Three months later, Togo hosted the first integrated national distribution of > 900,000 free, LLITNs linked to a measles immunization campaign. This morbidity survey is part of extensive multi-disciplinary monitoring and evaluation efforts surrounding this campaign and provides the baseline of the morbidity impact component. While monitoring and evaluation of impact forms a core part of present efforts to rapidly scale up malaria control efforts, the optimal methodology for national level impact evaluations is still being developed because contemporaneous unprotected control groups are not available after implementation of national control efforts. Population-based data have been the gold standard for showing impact of interventions on the health of the community. Health facility–based data alone, although more practical logistically, may have limited usefulness in estimating changes in health status in rural Africa because only a small percentage of individuals with malaria will report to a health facility.11,12 The international Monitoring and Evaluation Reference Group (MERG) recommends the use of repeated large-scale cross-sectional studies at peak malaria transmission to assess control impact, and suggested the assessment of moderate to severe anemia as a core indicator of malaria transmission and control progress.13 With the large sample sizes per district in this survey and the enrollment of > 95% of randomly selected eligible households, these data provide precise and representative estimates of the prevalence of malaria and anemia at peak malaria transmission in children < 5 years of age, most of whom were targeted during the December 2004 National Integrated Child Health Campaign.

Anemia is multi-causal and may be a consequence of malaria, nutritional deficiencies, hemoglobinopathies, and other infections. Among pre-school children in sub-Saharan Africa, however, it is predominantly caused by iron deficiency and malaria.14,15 A correlation of malaria and anemia has been reported in several health facility–based and smaller community-based studies in West Africa.9,16,17 Helminth infection also contribute to anemia, and several studies in Togo and the surrounding countries have documented high prevalence rates in young children.18,19 While helminth infections and other causes will have contributed to the substantial prevalence of anemia in this study, the strong observed relationship between parasitemia and moderate anemia, and the similarities of age categories at risk for both moderate anemia and parasitemia, would suggest that moderate anemia in children < 5 years is a suitable marker of malaria transmission in Togo.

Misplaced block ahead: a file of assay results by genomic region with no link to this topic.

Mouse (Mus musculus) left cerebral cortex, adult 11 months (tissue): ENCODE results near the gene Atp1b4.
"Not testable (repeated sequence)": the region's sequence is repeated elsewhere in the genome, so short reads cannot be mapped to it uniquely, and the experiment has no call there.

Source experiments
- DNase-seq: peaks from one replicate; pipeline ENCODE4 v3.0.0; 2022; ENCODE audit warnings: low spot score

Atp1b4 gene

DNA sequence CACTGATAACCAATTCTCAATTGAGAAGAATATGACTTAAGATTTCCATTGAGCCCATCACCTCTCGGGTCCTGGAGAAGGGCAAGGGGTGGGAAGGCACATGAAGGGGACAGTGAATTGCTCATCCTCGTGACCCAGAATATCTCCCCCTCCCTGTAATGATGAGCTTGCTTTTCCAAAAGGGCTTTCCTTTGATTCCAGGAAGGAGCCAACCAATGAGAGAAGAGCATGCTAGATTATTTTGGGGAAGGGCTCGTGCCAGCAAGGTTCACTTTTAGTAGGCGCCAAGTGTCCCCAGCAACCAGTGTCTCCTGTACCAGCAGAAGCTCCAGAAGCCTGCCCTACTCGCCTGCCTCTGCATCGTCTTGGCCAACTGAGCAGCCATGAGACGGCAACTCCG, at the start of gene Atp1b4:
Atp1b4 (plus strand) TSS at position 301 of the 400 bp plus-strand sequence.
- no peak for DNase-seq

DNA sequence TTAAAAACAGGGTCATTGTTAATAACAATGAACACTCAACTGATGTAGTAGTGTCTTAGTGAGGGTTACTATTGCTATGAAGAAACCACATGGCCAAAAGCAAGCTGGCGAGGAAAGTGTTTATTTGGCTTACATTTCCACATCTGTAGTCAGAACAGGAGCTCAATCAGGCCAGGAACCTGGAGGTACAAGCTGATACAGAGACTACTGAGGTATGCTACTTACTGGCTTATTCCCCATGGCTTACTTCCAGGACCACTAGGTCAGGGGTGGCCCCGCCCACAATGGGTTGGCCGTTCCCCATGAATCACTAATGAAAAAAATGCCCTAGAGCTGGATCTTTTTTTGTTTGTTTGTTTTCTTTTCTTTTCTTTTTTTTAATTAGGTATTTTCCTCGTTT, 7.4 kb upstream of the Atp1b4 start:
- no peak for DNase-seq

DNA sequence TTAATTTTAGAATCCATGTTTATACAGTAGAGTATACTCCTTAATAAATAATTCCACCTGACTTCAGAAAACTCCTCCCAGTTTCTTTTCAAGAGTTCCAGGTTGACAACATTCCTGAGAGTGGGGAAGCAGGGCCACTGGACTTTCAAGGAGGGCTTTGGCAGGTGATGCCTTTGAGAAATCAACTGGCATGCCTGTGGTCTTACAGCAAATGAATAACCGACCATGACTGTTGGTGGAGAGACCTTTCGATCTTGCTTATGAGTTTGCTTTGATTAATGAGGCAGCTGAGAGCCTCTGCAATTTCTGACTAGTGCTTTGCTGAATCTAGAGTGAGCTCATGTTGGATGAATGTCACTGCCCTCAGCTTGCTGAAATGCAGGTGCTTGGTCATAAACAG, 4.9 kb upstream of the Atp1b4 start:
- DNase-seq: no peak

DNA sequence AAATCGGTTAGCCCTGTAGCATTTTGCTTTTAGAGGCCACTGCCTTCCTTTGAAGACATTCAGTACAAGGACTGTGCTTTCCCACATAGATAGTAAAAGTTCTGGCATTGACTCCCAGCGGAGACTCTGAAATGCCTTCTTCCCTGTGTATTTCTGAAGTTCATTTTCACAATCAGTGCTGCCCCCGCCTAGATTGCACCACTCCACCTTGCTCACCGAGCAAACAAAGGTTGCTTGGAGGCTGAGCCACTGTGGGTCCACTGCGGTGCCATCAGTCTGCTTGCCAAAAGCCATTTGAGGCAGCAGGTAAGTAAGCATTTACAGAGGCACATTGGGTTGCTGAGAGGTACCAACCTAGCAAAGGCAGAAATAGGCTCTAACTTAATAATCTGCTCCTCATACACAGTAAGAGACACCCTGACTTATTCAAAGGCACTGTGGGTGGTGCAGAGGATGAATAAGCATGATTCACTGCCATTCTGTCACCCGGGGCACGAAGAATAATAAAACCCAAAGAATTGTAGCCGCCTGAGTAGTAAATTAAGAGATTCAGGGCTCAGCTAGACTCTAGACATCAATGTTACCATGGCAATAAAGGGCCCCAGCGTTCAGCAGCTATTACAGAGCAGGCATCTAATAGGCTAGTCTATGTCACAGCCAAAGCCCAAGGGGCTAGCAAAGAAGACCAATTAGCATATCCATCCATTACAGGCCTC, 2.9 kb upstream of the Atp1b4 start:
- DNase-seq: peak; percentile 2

The use of portable Hb photometers (Hemocue) to allow direct diagnosis of Hb level and treatment of anemia at the time of the survey also worked well in this survey and confirmed their reliability, robustness, and user-friendliness under field conditions. Of the 2,532 children enrolled in the survey, Hb assessments were successfully performed in 2,524 (99.7%). None of the six machines in use required any servicing or recalibration during the survey. The reliability of these also supports the recent MERG recommendations of moderate to severe anemia as a useful indicator in national large-scale field-based surveys to assess the burden of malaria and the impact of malaria control interventions.20,21

Nevertheless, repeated national level community-based cross-sectional evaluations are logistically challenging, requiring considerable resources and funds, and often do not represent the burden of disease throughout the year. While recommendations suggest to measure at peak transmission, many countries, including Togo, host a range of climatic and malaria transmission settings. In Togo, the climate ranges from tropical and humid in the south to semi-arid savannah type in the most northern part and the peak transmission may occur at different time-points of the year in different regions. Implied differences in malaria transmission patterns are based on differences in rainfall patterns, but whether these result in a variation in the burden of malaria among the three regions is unknown. The reported burden of malaria based on moderate-to-severe anemia was higher in the northern two districts across most age ranges. Interestingly, however, the prevalence of clinical malaria did not differ significantly between districts. The observed geographic variations in anemia could be because of the time period during which the survey was conducted. The northern two districts were in the middle of one continuous rainy season. In contrast, in Yoto, the southern district, the survey coincided with a period of infrequent rain showers, just before the second peak of the bimodal rainfall season. Differences could also be part of the natural range of variation in transmission over time, to some extent linked to regional and annual variations in rainfall. Because monthly rainfall figures in 2004 proved to be reasonably average compared with those from the past 30 years (data not shown), these data likely represent the burden (in the month of September) during an average transmission season.

The baseline results also provided information that is useful to the implementation of integrated campaigns, such as the campaign that followed in December 2004, which targeted children between the ages of 9 months and 5 years after measles vaccination targets. These data indicate that such a campaign could miss some of the most vulnerable children < 9 months of age, and their immediate and more long-term success may depend on the sharing of bed spaces, and thus LLITNs with the youngest infants and newborn children within the house. Future integrated campaigns in areas with a similar burden of malaria should try to include all children < 5 years of age for ITN distribution. As part of the multidisciplinary evaluation, a detailed post-intervention coverage evaluation was undertaken as well, which will be described in a separate paper.